“We’re incredibly proud to honor Dorothy Arzner, who is one of the early pillars of Paramount’s success and an enormous part of its legacy,” said Paramount Chairman and CEO Jim Gianopulos. “As Paramount, and the industry as a whole, works to increase our efforts to build more diverse and inclusive workplaces, including our film sets, Dorothy serves as a beacon for that movement in filmmaking.”

Gianopulos joined Coppola at a naming ceremony for the Melrose Avenue building on Paramount’s Hollywood lot earlier this month, where the director remembered Arzner stuffing her hungry students with crackers and teaching them the nuances of getting the most out of actors on set.

Francis Ford Coppola and Jim Gianopulos attend the Building Dedication Ceremony in honor of Filmmaker Dorothy Arzner at Paramount Pictures Studios on March 1, 2018. (Photo: Alex J. Berliner/ABImages).

“You’ll make it, I know. I’ve been around’,” Arzner apparently told a forlorn and starving Coppola step-sitting on the UCLA campus.

She was right – Coppola went on to direct dozens of films, including the Oscar-winning The Godfather, one of the most iconic films in Paramount’s deep library.

Arzner’s own 19-picture filmography includes The Last of Mrs. Cheyney, The Bride Wore Red, and The Wild Party (on the set of which she cobbled together that first boom mic). She joins actresses Lucille Ball, Clara Bow, Marlene Dietrich, Edith Head, Mary Pickford, Gloria Swanson, Mae West; costume designer Carole Lombard; and former Paramount Pictures CEO Sherry Lansing as Hollywood legends whose names grace Paramount buildings.

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217 Years to Women’s Equality? Not on Viacom’s Watch

The World Economic Forum is concerned that, if nothing changes, full global gender parity is likely 217 years away.

Viacom thinks that we should start closing that gap today.

Today, March 8, is a good day for it: it’s International Women’s Day (IWD), an annual celebration of change-makers fighting for gender equality. Viacom, along with other media companies, nonprofit organizations, charities, politicians, entrepreneurs and activists around the globe, will celebrate women in a tradition dating back to the suffrage movements of the early 20th century.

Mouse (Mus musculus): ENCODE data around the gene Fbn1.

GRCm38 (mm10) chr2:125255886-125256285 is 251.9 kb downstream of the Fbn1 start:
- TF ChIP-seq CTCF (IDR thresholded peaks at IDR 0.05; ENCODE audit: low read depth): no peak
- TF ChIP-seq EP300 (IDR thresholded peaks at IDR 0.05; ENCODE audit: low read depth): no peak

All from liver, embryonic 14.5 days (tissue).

Today, Viacom brands, talent and executives will spread a message of equality and social activism through the company’s global platforms, through a series of fan and employee events, and through support for larger movements lending a megaphone to women’s collective voice.

Here’s the breakdown on how Viacom will promote International Women’s Day:

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Viacom Art Show Celebrates Female Creativity

​Stepping into The Wellness Studio on March 29 for Viacom’s Creative Arts Showcase felt more like walking into a trendy, Lower East Side art gallery than a fitness center. Instead of yoga mats and free weights, the studio boasted a deejay booth, open bar, and mood lighting. The showcase featured a diverse array of film, photography, and fine art from the women at Viacom in honor of Women’s History Month.

HERE, Viacom’s Employee Resource Group for women, chose 19 female employees to showcase their bold, captivating work. Guests mingled throughout the room, munching on cheese and crackers and admiring everything from watercolors rock photography to Lego purses.

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Guests enjoy a marvelous gallery. Read More

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The artists. Read More

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Deejay Anora mixed beats to keep the crowd entertained all night. Read More

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Guests admire Ra-Re Valverde's eclectic work. When she's not capturing the gritty, raw energy and passion in New York, she works for MTV and is a contributing photographer for Essence Magazine. Read More